Originally published May 18, 2020
I was recently rewatching the movie “The Big Short” about the 2008 financial crisis. At one point, Brad Pitt’s character Ben Rickert says, “Every one percent unemployment goes up, 40,000 people die.” I did a bit of digging around to fact check that statement, and it turns out that it holds water. It’s based on a number of studies by Dr. Harvey Brenner of Johns Hopkins University back in the mid-1970s.
This got me thinking about the state of our economy. In the past three months, our unemployment rate has gone from 3.5% in February to 14.7% in April. This implies that as of April, the overall increase of 11.2% means 448,000 deaths would be caused by this economic change, while the total unemployment numbers keep rising.
So what causes these deaths? It can be a wide variety of things, heart attacks, suicide, untreated health problems, substance abuse, etc… They may be ancillary effects of a society where our measured worth and access to healthcare are derived from our participation in the labor force.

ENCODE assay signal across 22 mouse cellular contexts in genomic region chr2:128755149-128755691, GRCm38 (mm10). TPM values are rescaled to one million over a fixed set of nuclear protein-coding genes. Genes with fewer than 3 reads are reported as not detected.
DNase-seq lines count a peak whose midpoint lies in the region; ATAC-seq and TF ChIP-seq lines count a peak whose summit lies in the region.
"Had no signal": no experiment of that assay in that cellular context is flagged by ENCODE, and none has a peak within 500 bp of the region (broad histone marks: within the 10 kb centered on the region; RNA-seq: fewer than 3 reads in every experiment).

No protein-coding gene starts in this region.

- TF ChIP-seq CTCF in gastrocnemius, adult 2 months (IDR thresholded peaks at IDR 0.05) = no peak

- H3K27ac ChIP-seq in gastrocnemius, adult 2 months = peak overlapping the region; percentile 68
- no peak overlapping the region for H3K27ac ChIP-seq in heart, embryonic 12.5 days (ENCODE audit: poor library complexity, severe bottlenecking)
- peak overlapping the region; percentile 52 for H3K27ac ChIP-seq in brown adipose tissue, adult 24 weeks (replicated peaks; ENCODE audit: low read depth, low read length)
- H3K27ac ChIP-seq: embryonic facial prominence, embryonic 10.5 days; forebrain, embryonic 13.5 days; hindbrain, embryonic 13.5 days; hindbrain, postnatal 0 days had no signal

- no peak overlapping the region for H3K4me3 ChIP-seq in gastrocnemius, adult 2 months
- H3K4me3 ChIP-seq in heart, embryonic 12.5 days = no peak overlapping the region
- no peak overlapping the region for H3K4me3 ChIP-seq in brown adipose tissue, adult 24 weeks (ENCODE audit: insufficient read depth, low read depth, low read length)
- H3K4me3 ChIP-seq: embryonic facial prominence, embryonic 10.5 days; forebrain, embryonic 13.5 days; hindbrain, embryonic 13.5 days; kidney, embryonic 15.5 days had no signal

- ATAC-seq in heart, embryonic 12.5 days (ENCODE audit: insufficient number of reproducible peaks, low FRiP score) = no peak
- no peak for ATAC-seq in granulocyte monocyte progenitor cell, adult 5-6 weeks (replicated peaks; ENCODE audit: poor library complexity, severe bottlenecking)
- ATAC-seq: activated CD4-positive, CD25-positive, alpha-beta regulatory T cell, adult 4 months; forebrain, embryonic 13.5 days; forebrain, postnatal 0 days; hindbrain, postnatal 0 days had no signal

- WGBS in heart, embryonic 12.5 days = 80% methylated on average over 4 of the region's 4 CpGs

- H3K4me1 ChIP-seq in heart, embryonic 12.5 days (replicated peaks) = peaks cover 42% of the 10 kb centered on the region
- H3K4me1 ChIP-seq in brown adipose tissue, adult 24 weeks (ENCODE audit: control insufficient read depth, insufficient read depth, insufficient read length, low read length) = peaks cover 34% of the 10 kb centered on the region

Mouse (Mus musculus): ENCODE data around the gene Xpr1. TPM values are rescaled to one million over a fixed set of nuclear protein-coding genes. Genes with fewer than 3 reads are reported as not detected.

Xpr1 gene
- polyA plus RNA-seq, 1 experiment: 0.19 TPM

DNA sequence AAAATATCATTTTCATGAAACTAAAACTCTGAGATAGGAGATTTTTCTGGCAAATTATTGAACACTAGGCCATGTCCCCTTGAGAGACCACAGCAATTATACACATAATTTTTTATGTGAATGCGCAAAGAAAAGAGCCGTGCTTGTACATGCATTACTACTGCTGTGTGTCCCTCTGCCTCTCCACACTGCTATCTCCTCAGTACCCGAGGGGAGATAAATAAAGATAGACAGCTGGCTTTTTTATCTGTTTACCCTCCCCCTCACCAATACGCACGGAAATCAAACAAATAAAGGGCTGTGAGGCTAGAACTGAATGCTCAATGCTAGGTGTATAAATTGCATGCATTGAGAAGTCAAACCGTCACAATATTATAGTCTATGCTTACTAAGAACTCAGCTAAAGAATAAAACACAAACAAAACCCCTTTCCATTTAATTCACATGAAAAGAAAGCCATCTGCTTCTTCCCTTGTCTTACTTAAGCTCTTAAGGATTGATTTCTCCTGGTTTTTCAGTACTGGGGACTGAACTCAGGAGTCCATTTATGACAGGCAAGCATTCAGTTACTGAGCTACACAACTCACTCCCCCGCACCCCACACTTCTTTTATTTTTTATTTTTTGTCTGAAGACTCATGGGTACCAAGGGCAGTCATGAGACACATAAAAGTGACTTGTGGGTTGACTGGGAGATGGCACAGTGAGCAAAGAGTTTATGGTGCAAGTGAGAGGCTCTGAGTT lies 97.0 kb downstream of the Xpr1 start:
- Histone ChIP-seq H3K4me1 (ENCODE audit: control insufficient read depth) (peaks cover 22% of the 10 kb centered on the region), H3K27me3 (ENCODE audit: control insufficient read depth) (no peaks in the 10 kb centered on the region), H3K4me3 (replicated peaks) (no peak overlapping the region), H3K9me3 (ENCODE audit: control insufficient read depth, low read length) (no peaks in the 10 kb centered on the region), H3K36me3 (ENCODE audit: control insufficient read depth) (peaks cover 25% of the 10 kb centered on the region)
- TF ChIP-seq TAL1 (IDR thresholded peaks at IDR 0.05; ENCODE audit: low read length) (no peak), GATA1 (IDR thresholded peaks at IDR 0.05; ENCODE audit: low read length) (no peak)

While I’ve seen images of unmasked gun-toting protestors at state capitols rallying against what they view as oppression by the government issuing stay-at-home orders, I have not seen any advocacy about removing stay-at-home orders as a way to increase jobs, in order to save lives in aggregate. Clearly, there are risks involved with the spread of COVID-19, and mitigating those risks is of paramount importance. Misconstruing our civil duty to flatten the curve, with oppression, however, is taking us down the wrong path.
The imperial college study last month claimed that if no actions were taken, that 2.2 million people in the US could die from COVID-19. So ultimately, this is a trolly problem for public health. Open the economy and increase deaths from infection, or keep it closed and increase deaths from unemployment effects. I believe that our priority should be on public health before shareholder equity, although it would be best if we could achieve both.
According to my greatly simplified back-of-the-napkin calculations, (2.2m / 40,000 = 55) unemployment would need to increase by 55 percentage points, (or a total of 55 + 3.5 Feb rate = 58.5% total U3 unemployment) in order to have it make more sense to fully open the economy rather than work to flatten the curve.
Ultimately, I believe that the correct choice is to create a guaranteed basic minimum wage and create a universal healthcare program. National health is clearly a matter of national security, and on that front, there is a lot of room to improve.